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US destroyer sails close to contested islands in South China Sea

WASHINGTON, USA – A US destroyer sailed close to a cluster of islands claimed by Beijing in the South China Sea on Friday, October 21, the Pentagon said, amid continued tensions in the contested waterway.

The USS Decatur passed close to the Paracel Islands and "conducted this transit in a routine, lawful manner without ship escorts and without incident," Pentagon spokesman Commander Gary Ross said.

"This operation demonstrated that coastal States may not unlawfully restrict the navigation rights, freedoms, and lawful uses of the sea that the United States and all states are entitled to exercise under international law."

The maneuver is the 3rd South China Sea "freedom of navigation" operation conducted this year by the United States, which has repeatedly stressed it will ignore China's "excessive" maritime claims.

Ross said the Decatur did not sail within 12 nautical miles of the islands, but crossed through a broader swath of ocean claimed by China.

Friday's operation was the first since a July ruling by a tribunal at the Permanent Court of Arbitration in The Hague, which ruled there was no legal basis to China's claims to nearly all of the sea – a verdict Beijing dismissed vehemently. (READ: How to enforce Hague ruling? PH lead counsel explains)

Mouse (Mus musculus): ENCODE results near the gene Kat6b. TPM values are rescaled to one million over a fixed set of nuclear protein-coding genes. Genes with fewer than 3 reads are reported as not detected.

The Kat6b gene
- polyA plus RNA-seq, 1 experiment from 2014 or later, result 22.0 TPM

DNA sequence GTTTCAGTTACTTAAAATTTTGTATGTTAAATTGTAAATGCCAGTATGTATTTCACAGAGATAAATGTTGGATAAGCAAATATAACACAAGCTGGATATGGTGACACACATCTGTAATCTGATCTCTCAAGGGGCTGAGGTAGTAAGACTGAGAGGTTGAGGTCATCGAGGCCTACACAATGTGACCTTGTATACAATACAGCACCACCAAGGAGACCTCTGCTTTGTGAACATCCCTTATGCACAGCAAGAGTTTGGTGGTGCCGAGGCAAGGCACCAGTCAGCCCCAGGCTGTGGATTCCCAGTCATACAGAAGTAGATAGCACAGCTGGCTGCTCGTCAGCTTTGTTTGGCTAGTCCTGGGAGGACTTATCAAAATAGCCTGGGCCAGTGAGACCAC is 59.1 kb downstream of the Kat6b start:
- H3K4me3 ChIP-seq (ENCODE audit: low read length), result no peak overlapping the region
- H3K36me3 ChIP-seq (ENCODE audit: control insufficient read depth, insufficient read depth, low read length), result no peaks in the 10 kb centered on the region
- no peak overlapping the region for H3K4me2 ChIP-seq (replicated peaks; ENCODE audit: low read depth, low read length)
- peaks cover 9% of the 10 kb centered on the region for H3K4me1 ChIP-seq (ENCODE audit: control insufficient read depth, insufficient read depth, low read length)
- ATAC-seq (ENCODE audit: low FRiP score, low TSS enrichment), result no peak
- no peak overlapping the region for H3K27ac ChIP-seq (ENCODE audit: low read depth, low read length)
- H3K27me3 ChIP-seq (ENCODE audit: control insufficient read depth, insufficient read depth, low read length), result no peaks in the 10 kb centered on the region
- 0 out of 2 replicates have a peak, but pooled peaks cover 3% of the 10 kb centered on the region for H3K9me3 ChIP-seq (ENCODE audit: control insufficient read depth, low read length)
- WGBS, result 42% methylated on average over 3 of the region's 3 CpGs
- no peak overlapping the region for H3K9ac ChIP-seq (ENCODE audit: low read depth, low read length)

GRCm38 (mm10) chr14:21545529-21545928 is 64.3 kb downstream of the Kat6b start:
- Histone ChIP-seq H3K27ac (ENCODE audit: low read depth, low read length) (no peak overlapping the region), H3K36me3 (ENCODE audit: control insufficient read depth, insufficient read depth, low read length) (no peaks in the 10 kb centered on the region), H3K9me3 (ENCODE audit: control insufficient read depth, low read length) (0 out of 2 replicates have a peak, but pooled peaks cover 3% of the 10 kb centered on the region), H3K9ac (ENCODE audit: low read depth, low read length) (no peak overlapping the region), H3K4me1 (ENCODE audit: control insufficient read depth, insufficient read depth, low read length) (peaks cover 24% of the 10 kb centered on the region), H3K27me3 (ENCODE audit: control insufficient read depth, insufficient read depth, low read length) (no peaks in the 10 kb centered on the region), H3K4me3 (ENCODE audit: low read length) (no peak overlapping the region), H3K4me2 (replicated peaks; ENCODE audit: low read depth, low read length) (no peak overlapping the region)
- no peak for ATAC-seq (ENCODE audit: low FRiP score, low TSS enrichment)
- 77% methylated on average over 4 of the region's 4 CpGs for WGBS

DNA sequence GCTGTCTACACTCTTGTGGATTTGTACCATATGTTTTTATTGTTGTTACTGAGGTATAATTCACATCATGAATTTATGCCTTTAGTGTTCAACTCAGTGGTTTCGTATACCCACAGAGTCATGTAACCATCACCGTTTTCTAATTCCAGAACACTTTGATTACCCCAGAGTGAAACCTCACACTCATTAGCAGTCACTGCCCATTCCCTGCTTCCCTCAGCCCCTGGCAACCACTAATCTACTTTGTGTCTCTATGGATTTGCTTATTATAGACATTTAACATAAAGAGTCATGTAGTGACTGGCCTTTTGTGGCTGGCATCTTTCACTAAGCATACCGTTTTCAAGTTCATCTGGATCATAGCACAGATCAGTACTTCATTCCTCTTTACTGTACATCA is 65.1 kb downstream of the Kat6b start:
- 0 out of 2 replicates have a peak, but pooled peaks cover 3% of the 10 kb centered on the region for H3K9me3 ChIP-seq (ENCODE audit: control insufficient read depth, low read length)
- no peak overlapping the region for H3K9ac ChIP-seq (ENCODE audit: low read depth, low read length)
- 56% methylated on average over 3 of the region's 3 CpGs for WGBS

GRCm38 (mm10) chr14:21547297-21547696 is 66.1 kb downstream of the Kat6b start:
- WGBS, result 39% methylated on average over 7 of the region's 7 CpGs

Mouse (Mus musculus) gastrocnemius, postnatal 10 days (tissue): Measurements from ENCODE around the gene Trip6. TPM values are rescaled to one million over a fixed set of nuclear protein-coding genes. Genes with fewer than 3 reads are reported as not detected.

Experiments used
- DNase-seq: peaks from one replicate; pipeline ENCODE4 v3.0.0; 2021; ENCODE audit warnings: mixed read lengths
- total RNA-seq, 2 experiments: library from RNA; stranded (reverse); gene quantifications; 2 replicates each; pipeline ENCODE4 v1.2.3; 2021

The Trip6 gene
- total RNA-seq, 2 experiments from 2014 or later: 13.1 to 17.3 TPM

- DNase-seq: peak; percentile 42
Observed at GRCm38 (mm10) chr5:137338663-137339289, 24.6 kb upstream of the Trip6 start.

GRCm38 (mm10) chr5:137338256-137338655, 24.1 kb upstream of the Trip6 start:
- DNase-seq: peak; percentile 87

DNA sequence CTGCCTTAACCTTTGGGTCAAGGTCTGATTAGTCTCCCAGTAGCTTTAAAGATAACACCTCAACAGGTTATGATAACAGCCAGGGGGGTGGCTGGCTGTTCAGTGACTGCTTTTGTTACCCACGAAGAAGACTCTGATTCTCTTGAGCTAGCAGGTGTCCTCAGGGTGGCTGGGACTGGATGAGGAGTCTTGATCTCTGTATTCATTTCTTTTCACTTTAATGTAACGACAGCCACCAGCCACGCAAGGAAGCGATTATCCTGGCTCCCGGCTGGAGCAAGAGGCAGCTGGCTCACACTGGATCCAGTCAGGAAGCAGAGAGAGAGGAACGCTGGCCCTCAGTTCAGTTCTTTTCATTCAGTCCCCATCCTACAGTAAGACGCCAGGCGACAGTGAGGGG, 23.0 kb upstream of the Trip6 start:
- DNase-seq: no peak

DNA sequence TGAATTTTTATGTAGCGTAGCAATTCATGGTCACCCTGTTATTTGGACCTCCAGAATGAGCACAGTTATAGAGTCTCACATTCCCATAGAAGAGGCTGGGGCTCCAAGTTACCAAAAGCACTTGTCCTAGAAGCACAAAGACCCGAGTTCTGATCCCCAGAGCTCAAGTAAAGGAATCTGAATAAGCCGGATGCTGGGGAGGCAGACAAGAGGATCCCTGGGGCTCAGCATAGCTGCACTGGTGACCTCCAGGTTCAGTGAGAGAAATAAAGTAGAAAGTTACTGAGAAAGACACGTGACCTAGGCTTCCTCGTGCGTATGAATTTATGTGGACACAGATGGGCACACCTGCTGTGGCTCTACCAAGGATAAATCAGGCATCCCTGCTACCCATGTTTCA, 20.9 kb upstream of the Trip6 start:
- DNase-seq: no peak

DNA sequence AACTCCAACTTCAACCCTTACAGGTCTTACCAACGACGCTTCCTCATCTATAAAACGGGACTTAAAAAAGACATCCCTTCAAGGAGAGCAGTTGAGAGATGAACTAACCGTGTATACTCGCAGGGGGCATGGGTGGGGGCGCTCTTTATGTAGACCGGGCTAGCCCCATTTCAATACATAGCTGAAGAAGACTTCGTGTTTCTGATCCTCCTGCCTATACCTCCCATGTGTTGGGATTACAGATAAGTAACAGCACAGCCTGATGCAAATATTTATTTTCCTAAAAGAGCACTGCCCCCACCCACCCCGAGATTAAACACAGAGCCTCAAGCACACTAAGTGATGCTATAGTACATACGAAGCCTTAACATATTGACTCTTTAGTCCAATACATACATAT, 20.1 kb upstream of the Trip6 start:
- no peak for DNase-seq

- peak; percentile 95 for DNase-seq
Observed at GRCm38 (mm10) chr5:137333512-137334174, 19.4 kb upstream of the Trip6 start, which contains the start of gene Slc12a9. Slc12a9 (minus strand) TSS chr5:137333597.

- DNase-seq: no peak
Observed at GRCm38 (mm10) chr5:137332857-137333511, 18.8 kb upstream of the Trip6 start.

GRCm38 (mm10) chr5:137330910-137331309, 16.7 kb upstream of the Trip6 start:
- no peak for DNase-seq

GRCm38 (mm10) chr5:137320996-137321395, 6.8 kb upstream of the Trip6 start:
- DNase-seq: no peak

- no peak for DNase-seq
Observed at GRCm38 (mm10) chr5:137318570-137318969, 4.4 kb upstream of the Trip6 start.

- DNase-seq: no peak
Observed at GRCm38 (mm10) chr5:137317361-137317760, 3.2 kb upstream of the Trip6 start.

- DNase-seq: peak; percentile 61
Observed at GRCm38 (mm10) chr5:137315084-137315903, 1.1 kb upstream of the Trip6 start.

China that month held a week of military drills around the Paracels in the northern part of the South China Sea, during which other ships were prohibited from entering the waters.

Several other nations across the region including the Philippines and Vietnam have rival claims to various parts of the South China Sea.

China has been accused of doing massive environmental damage to the sea by building artificial islands, some with airstrips, capable of hosting military facilities.

The issue is a source of ongoing tension and anger in the region, and Friday's US operation is likely to further inflame Beijing's ire. – Rappler.com